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In the US, juvenile crimes involving violence rose by 45 percent (Snyder, 2001) between 1988 and 1997. Amongst these crimes were misuse of weapons, drug abuse, and crimes involving violence. Between 1988 and 1997, about 30 percent of juvenile arrests for children below 13 years in the US were arsonists while 20 percent involved sexual offenses (Department of Justice, 2003, p.5). These prevalence rates indicate that juvenile offending is more likely among children in their early teenage. At this age, trial on substance abuse is also more prevalent. The prevalence and relationship between substance abuse and early adolescent age are evidenced by various studies such as the work by Arnett (2000), which found out that the challenges of substance abuse together with delinquency initiated at mid-adolescent age while stopping abruptly or decreasing sharply at the onset of early adulthood: from the age of 20 years. Through trajectory analysis, Day, Nielsen, and Ward et al. (2012) established the compatibility and prevalence rates of juvenile delinquency and substance abuse. Juvenile crimes are more common between drug and substance abusing children and those living in communities characterized by high crime prevalence rates.

Characteristics and Traits of Juvenile Offenders who commit Violent Acts

Drawing from the discussions developed in the previous sections, the degree of juvenile crimes and delinquency is dependent on a number of behavioral characteristics of the offenders. Substance abuse is one of the important characteristics that are directly correlated with juvenile offenses (Arnett, 2000). Substance abuse places adolescents in social groups and contexts in which crime is most probable. This exposure may resort to indulgence in gangs, a factor that increases the likelihood of engaging in criminal activities during late adolescent. For juvenile crimes involving the use of weapons, exposure and experience in the use of the weapon in the past are major characteristics of a juvenile offender (Arnett, 2000). Exposure to different forms of media and social contexts constitutes another significant trait of juvenile offenders. Violent media genres and living in communities where violence is prevalent lead to codifications of violence as a norm and the way of life.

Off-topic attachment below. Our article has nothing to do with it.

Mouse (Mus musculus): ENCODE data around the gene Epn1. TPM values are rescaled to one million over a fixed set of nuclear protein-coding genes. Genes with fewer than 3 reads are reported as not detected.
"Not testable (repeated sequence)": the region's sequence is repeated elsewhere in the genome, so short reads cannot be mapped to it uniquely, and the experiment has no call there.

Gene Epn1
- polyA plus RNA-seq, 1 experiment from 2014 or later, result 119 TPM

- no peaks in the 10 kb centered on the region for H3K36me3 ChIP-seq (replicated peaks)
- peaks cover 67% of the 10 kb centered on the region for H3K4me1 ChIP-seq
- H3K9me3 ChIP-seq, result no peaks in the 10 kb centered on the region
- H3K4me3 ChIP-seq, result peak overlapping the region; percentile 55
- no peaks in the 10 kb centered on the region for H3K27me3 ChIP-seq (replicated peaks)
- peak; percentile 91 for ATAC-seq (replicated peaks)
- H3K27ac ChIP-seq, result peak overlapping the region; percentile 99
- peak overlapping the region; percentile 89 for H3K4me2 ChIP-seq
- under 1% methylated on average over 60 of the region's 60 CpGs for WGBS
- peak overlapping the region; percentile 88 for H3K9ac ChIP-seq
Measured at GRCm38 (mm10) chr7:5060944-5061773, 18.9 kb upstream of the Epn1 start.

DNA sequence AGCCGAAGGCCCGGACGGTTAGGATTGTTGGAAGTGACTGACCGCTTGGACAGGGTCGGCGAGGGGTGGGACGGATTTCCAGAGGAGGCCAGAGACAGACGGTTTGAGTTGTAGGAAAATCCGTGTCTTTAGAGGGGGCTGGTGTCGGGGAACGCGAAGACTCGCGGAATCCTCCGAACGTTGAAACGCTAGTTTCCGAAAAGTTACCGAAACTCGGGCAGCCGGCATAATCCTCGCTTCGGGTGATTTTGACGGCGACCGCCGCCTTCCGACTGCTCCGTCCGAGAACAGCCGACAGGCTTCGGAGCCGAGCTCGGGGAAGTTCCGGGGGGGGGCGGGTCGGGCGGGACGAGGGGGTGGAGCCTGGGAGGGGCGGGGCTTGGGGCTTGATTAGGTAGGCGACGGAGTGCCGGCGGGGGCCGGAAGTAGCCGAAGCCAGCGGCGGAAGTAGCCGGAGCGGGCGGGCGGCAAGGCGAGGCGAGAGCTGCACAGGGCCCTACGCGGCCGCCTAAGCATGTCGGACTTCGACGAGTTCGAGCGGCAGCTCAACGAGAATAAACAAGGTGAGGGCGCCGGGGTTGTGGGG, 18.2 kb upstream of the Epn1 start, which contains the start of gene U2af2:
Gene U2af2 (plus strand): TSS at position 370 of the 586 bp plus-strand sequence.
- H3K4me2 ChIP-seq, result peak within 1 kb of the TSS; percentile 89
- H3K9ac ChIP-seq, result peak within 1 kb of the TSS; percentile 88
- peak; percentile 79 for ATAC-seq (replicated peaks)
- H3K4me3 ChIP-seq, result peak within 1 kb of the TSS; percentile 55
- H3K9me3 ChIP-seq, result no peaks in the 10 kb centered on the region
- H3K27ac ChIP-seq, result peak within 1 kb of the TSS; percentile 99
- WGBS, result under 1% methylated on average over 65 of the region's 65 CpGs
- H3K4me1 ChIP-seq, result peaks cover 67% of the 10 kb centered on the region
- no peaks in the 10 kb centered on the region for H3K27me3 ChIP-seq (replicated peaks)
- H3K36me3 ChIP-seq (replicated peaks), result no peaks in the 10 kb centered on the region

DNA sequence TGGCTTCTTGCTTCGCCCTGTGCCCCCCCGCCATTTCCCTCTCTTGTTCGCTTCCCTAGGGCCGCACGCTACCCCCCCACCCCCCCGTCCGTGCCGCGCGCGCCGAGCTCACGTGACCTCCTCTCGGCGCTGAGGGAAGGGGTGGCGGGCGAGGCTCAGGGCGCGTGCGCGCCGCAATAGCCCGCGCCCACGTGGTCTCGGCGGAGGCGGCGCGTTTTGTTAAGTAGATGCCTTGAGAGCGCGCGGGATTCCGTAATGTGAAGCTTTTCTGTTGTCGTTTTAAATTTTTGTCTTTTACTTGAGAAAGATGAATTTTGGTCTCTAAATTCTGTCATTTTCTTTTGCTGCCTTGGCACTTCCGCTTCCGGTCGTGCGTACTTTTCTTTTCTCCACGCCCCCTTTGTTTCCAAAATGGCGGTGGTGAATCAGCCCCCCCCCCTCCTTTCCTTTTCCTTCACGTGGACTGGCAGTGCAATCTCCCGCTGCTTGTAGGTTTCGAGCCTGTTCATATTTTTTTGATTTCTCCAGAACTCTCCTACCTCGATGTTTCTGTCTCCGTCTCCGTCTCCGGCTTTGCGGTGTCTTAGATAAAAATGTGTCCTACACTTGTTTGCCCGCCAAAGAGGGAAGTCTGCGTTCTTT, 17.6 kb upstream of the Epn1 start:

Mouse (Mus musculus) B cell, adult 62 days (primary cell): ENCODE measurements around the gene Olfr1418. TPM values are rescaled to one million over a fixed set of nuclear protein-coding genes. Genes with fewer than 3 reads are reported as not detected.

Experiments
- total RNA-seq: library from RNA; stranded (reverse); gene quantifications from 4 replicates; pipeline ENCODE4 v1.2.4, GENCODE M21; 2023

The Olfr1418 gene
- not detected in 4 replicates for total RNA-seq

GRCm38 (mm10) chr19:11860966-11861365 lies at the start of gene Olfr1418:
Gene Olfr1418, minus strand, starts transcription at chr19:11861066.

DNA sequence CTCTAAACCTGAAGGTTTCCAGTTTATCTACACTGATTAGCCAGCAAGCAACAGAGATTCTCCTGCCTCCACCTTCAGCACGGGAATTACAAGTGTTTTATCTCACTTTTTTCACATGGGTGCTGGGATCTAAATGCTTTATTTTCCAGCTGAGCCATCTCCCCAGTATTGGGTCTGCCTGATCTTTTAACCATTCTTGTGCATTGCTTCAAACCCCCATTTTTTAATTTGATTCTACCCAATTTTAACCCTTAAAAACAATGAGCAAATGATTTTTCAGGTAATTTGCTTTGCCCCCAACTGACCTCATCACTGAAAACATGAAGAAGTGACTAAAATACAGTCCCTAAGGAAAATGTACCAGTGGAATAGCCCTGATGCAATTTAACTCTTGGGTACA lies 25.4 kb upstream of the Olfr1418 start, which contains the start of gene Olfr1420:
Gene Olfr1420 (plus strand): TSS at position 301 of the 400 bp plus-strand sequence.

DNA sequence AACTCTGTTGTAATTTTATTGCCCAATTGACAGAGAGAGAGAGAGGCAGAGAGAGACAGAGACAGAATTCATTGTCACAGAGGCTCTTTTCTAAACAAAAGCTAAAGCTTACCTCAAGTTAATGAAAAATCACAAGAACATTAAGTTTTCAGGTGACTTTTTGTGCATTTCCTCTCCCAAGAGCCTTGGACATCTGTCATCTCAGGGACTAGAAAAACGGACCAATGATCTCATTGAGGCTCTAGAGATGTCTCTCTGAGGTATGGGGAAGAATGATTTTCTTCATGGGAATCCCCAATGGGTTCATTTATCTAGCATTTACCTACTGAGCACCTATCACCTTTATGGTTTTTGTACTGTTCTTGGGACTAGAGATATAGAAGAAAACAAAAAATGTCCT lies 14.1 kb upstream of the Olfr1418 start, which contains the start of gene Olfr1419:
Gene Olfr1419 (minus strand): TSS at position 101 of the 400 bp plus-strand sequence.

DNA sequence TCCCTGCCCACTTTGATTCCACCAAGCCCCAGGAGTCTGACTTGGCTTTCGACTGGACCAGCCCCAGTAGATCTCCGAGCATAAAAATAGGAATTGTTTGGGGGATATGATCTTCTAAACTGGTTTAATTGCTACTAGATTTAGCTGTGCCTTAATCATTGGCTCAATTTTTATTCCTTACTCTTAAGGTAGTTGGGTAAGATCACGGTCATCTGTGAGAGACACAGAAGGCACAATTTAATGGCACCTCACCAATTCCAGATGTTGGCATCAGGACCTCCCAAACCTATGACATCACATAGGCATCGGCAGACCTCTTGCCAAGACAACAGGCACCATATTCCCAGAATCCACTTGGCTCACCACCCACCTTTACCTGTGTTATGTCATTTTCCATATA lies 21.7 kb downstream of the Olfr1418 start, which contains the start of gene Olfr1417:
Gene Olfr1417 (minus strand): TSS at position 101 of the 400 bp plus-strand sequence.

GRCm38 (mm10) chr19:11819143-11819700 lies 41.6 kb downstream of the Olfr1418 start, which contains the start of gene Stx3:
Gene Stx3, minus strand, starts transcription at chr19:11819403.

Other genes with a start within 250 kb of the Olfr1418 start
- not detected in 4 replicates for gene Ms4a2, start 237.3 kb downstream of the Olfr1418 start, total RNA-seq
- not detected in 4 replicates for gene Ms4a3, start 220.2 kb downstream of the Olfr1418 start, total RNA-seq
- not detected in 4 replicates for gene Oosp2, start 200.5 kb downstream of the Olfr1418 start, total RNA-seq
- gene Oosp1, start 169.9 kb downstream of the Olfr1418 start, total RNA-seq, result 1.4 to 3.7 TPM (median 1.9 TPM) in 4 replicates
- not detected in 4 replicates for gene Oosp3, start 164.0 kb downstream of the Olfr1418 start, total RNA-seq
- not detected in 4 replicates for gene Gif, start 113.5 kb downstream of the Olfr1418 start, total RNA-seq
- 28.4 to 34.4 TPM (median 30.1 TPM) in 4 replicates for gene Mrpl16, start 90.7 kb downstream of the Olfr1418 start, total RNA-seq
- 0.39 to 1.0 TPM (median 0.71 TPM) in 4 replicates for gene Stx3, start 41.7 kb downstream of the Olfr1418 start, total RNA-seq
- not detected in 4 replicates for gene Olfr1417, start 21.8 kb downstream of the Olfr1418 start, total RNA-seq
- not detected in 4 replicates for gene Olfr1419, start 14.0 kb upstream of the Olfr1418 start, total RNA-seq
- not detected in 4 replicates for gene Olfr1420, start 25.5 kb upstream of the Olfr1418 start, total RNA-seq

Juveniles engage in crimes of varying thresholds. Those who indulge in crime persistently have traits of conduct disorders. These disorders may be acquired from peers. Research provides evidence that history of indulgence in antisocial behaviors acts as a good indicator of the probability of engaging in crimes in the future. Behavioral and personality dispositions are critical traits of juvenile offenders. Juveniles caught in serious crimes portray signs of impaired abilities in learning, self-control, and risk taking propensities together with highly aggressive emotions, which often translate into violence (Walsh, 2010, p.23). Antisocial values and attitude are other significant traits for juvenile offenders. Such traits are portrayed via bad perceptions about persons in authority including the police, teachers, and judges among others. The traits possessed by juvenile offenders hardly operate in isolations. They are functions of one another. For instance, aggression may be a function of poor parenting such as growing up in a family characterized by domestic violence and exposure to violent media.

Arguments supporting the Roles of Violent Video Games in influencing Violent Criminal Acts committed by Juvenile Offenders

Exposure to violence may lead to the desire to commit violent activities. Such exposure may arise from the family, community, peers, or even media. Media is an important aspect of the lives of people in terms of profiling and shaping of their behavior. Behaviors that both children and adults perceive as important may be attributed from not only social norms and ethical values, but also from the television, films and video (Craig & Dill, 2000). This suggests that it is not surprising for violent video games to have a direct relationship with aggressive and violent behaviors among children.

Exposure to violent video games may result in increasing aggressive behavior among players within a play time of 20 minutes or even after longer periods of exposure to the games (Walsh, 2010, p.23). The input variables of the games may create arousal of cognitive abilities of an individual to address particular situations in real life with brutality reminiscent to the one involved in the game. When confronted with real life situations that activate the aggression, people seek from their cognitive schemas the most appropriate mechanisms of reaction that will completely eliminate their anger. This will often involve the most brutal act that is reserved within the memory and cognitions of the persons in question. When video games form these cognitions, high probabilities are that people facing situations that call for portrayal of aggression will draw their decision-making processes based on the lesson learnt from applying the video game in the real life actions (Craig & Dill, 2000). This may perhaps explain the incidences in which children have opened fire to their fellow students and teachers in schools when angered in the US. Levermore and Salisbury (2009) support this claim through positive correlation findings between aggression and the extended exposure to different genres of violent media including video games among teenagers (p.33).

The work of Anderson and Escobar-Chaves (2008) establishes that the US’ adolescents use sufficiently high amounts of time interacting with their electronic gadgets. The authors further claim that through the video games played via the gadgets, they found strong evidence that the gadgets increased violence behavior among the youth. Ward (2011) echoes a similar position claiming that all forms of video games contain violent descriptors. Ward (2011) and Anderson and Escobar-Chaves (2008) hold that children who play violent video games are more likely to engage in violent behavior, which is a key contributor to juvenile delinquency. With the ease of the availability of mobile video game gadgets including mobile phones, it implies that almost all children will play violent video games in the future. This only means that juvenile delinquency is likely to increase if appropriate policy frameworks are not developed to address the problem proactively.